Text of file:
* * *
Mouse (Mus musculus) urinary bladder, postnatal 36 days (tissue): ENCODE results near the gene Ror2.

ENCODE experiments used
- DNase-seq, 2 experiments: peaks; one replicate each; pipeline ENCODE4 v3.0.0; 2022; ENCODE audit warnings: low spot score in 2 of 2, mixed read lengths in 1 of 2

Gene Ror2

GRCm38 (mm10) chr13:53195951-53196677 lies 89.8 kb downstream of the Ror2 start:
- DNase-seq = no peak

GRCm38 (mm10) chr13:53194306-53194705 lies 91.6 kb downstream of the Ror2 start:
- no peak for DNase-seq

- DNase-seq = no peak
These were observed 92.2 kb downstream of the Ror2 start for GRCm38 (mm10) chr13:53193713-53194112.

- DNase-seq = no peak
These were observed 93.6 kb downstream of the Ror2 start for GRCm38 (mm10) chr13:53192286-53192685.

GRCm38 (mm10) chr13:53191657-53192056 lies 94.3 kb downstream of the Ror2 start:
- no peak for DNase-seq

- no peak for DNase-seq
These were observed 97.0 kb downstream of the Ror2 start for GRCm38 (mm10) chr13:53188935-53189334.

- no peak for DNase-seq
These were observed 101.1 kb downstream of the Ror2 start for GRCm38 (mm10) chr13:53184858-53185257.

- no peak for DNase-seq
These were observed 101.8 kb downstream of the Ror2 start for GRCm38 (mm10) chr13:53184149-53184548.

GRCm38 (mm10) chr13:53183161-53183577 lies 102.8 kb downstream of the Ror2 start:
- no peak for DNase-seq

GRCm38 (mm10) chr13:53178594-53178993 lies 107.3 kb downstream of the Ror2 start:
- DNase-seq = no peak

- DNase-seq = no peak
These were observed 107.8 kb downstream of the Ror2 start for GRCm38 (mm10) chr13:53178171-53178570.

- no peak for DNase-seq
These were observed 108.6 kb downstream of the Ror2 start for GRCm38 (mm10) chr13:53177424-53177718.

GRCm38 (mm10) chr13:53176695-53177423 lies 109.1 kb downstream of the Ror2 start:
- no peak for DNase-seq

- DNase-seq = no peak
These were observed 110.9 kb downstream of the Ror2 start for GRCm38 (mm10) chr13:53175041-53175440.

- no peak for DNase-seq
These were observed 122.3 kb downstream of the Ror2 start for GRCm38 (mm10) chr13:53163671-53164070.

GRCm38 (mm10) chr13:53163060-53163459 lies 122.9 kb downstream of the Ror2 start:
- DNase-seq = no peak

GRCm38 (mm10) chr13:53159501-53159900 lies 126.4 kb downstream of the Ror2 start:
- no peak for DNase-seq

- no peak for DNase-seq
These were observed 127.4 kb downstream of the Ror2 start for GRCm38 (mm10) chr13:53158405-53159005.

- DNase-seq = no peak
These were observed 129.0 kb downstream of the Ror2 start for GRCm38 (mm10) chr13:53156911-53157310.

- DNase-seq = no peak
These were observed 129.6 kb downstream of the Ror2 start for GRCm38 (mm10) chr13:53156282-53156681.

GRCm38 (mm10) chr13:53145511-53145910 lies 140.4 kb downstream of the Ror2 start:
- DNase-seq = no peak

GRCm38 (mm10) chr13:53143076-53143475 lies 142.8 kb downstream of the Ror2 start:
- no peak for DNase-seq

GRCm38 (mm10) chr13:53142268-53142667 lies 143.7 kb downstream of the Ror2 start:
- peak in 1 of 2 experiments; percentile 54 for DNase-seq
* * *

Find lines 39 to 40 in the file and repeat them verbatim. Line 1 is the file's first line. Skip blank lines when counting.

- no peak for DNase-seq
These were observed 127.4 kb downstream of the Ror2 start for GRCm38 (mm10) chr13:53158405-53159005.